Think about your best qualities. Have you noticed they can often be your worst?
I’m extremely competitive, a self-proclaimed perfectionist, neurotically obsessive, a die-hard loyalist, relentlessly persistent, a hard worker, and the list goes on and on.
If you were to ask me which of my worst features would top the list, I would say my own attitude towards myself. Or to be more specific, that little voice in my head that constantly castigating everything I do.
“Why didn’t you do this instead of that?”
“Did you really think that was a good idea?”
And the ever famous, “you should have done better.”
The latter haunts me incessantly. The perfect story that encompasses these sentiments is when my startup, 123LinkIt, won First Place at Temple’s Business Plan Competition last year.
I had entered the Competition three years running, becoming a Finalist two years before but walking away empty-handed.
This time, I knew we were going to be in the Finals. We had submitted the same idea the previous year and we used the notes from the judges to improve our Business Plan. We had also launched and were showing revenue. Yet I still reprimanded myself awaiting the results. I was competing in a tough category against faculty members, graduate students and other alumni. I doubted myself during the process repeatedly asking if I really had what it takes to get to the next level.
When the results came in, I was elated. Instead of congratulating myself, I went into hyper-mode and started a grueling campaign preparing for the Competition. I called in every favor I had with other entrepreneurs, VCs, acquaintances, and friends – everyone I knew and didn’t know to help me with the presentation.
I practiced my pitch so much the night before, I lost my voice the day of the Competition. I spent the morning gargling with salt water in an attempt to regain what would later turn into a soft whisper.
When it was my turn to present, I recall looking at the panel of judges and being terrified at their blank faces. “Can they hear me? Better yet, do they even understand what I’m saying?”
My family and friends patted me on the back afterwards and congratulated me for doing a great job. I smiled weakly and thought back to my Q&A session. “I should have elaborated further on his question. Why didn’t I finish on time? How many points will these mistakes cost me?”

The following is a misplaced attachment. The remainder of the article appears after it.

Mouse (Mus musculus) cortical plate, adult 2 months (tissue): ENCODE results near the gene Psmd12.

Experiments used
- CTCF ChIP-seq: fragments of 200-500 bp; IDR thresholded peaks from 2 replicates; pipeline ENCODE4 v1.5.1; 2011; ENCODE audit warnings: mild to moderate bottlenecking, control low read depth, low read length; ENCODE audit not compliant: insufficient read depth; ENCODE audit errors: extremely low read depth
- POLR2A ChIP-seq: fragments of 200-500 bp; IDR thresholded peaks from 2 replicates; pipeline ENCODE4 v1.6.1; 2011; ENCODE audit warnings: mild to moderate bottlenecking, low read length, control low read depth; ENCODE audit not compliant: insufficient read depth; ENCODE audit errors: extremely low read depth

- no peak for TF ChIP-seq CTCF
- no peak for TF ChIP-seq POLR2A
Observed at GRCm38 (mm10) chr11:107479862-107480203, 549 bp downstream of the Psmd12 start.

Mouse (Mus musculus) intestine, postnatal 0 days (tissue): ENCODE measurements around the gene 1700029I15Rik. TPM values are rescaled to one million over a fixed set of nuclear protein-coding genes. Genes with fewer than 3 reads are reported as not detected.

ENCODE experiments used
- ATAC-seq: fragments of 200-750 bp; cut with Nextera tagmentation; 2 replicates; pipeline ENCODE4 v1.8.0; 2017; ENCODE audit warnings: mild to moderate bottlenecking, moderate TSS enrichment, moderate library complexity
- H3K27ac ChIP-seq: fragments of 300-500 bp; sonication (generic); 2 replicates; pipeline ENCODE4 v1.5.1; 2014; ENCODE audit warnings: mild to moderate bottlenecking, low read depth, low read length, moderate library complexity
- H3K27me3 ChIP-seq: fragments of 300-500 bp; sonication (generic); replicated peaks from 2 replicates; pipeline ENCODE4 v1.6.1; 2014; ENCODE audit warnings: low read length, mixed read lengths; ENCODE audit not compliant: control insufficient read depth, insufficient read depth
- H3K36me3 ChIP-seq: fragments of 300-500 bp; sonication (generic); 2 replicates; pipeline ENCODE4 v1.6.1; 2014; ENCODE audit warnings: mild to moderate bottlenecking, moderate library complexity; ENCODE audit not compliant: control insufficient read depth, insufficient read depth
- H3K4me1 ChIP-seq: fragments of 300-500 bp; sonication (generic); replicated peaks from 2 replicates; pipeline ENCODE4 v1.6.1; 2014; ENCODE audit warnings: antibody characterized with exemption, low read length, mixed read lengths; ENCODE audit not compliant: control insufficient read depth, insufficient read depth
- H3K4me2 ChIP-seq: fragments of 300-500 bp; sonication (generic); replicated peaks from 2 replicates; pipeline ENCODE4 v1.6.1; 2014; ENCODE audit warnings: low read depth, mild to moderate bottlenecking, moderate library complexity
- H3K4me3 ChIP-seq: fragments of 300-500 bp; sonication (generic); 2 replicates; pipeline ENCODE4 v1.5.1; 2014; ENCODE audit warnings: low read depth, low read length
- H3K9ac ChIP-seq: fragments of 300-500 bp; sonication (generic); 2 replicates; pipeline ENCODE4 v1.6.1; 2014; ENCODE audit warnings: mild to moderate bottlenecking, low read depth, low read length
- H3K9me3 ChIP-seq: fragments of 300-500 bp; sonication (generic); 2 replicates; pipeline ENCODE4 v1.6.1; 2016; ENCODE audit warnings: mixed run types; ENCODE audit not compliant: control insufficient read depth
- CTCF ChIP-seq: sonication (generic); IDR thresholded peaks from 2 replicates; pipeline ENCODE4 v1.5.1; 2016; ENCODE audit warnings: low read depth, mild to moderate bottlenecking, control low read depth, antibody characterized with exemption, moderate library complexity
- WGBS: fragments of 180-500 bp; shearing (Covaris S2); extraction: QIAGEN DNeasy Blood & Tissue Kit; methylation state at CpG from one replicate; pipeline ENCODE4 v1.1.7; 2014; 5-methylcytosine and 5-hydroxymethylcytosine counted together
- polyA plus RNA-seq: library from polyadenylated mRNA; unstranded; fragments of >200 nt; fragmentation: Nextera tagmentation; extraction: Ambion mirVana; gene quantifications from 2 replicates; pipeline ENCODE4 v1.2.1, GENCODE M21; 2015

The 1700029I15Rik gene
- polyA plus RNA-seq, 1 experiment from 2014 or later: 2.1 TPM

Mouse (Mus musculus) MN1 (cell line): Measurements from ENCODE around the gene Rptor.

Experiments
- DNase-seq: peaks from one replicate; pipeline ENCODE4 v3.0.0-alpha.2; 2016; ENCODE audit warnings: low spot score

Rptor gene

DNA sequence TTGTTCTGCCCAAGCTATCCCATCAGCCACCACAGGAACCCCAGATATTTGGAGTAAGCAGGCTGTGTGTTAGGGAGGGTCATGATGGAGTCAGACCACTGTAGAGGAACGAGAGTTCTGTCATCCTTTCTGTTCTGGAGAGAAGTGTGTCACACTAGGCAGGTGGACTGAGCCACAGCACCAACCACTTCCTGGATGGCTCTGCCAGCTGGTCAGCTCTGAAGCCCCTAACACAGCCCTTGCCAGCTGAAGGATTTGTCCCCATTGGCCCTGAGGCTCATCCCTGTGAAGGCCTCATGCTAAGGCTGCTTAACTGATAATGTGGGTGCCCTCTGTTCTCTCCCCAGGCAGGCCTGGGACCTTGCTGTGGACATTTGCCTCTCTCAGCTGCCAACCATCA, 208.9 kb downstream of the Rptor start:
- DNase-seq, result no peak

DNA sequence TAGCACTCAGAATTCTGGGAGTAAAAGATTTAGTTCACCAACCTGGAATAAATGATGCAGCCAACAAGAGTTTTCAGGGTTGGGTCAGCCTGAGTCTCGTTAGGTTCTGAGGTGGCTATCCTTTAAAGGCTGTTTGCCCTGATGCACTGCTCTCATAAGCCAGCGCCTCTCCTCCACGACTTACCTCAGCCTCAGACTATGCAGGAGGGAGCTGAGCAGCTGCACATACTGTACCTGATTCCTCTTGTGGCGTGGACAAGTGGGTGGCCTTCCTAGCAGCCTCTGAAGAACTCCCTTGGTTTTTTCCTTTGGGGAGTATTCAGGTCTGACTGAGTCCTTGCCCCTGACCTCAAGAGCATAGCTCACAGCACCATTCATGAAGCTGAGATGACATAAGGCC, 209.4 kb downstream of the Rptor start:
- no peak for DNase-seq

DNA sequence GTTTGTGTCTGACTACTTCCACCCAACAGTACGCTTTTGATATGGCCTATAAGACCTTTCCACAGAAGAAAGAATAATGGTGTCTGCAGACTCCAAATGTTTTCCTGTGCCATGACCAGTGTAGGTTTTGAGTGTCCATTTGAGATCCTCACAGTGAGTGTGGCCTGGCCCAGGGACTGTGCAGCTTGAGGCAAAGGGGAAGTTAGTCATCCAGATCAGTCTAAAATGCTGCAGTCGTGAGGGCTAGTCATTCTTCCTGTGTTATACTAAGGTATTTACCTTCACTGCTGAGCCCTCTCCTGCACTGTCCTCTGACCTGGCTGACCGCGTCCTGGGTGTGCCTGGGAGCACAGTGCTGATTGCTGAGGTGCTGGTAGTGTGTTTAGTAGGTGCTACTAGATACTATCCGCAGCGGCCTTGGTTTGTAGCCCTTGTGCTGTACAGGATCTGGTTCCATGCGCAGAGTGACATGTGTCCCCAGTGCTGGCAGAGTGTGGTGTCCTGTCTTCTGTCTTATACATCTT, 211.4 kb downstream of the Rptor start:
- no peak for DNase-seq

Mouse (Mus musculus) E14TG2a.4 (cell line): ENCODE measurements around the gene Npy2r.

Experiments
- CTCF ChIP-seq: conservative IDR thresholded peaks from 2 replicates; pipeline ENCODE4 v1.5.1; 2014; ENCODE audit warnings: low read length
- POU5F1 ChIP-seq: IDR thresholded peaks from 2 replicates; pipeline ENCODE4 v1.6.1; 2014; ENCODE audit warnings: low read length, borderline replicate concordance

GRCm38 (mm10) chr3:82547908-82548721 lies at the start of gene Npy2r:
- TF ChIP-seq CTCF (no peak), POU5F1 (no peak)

I gripped my sister’s hand tightly and held my breath when they called the announcements.
Honorable mentions – nothing.
2nd Place – nothing.
1st Place – 123LinkIt.com.
I should have been ecstatic, right? I wasn’t. I forced myself to walk to the podium and accept my award. I waited to see who won the Grand Prize and cursed myself for not being up there.
That morning I remember thinking my sleepless nights were going to be long gone after the day was over, that the stressful days were going to be a thing of the past.
I was wrong. I slept LESS the day of and after the competition then I had preparing for it. “Why did they win over me? What could I have done differently? I should have changed this and said that.” I convinced myself that I had cost the Company $50k (the value difference between the prizes). All I could think of the following week is how First Place wasn’t good enough and what I could have done to win that Grand Prize.
It doesn’t sound like much fun, does it? I’m saddened by my thoughts thinking about it now, more than a year later.
I’ve been doing this since I was little. You could put me next to someone who severely dislikes me and I would have worse things to say about myself. My Father was the badgering type, he wanted us to do better and his way of showcasing that was to criticize us as a means to motivate ourselves.
One of my goals this year is to eliminate this self-deprecating behavior. It’s a challenge because it’s a double-edged sword in that it IS a driving force. However, I want to reprogram myself to have it come from a loving place that’s not stress-induced and doesn’t include back-breaking pressure.
How will I start to accomplish this?
I’ve already begun by being aware of it. I believe a big part of it has to do with how I talk to myself. Now I catch myself when that little voice appears. “You did a great job with this, good work! You can do even better next time by doing this.” I’m also working on accepting compliments. I’ve noticed the two traits are related. The rest? I’m not quite sure yet but I’m in the process of actively figuring it out.